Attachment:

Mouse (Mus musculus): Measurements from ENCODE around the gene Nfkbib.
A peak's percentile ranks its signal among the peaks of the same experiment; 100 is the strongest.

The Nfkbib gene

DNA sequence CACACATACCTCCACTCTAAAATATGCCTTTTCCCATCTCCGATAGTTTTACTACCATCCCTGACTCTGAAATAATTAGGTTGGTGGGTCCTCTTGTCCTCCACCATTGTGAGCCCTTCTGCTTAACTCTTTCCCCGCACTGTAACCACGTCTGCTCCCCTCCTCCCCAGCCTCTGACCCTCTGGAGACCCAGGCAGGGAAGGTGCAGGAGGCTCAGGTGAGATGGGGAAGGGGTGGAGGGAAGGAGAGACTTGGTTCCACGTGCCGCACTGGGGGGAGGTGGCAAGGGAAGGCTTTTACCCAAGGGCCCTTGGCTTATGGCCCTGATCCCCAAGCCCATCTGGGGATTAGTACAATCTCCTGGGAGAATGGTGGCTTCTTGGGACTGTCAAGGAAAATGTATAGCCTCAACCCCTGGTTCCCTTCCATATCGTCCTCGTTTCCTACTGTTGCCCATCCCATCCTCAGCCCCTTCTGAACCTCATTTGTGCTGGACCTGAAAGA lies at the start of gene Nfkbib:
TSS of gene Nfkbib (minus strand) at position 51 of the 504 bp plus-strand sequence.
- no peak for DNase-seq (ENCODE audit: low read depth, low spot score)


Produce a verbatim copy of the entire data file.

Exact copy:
Mouse (Mus musculus): Measurements from ENCODE around the gene Nfkbib.
A peak's percentile ranks its signal among the peaks of the same experiment; 100 is the strongest.

The Nfkbib gene

DNA sequence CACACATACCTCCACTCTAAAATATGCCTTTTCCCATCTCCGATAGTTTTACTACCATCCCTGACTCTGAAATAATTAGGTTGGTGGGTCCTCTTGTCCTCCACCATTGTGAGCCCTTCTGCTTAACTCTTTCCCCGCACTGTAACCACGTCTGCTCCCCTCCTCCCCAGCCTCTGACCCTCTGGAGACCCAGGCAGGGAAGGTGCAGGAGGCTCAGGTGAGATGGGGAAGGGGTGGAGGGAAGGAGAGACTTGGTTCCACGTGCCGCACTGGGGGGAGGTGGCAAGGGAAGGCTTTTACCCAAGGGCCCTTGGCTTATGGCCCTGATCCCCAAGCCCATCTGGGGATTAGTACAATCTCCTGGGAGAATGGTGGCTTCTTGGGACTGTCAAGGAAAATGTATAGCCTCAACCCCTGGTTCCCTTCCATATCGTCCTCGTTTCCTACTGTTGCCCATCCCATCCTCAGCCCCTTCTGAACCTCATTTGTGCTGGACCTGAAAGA lies at the start of gene Nfkbib:
TSS of gene Nfkbib (minus strand) at position 51 of the 504 bp plus-strand sequence.
- no peak for DNase-seq (ENCODE audit: low read depth, low spot score)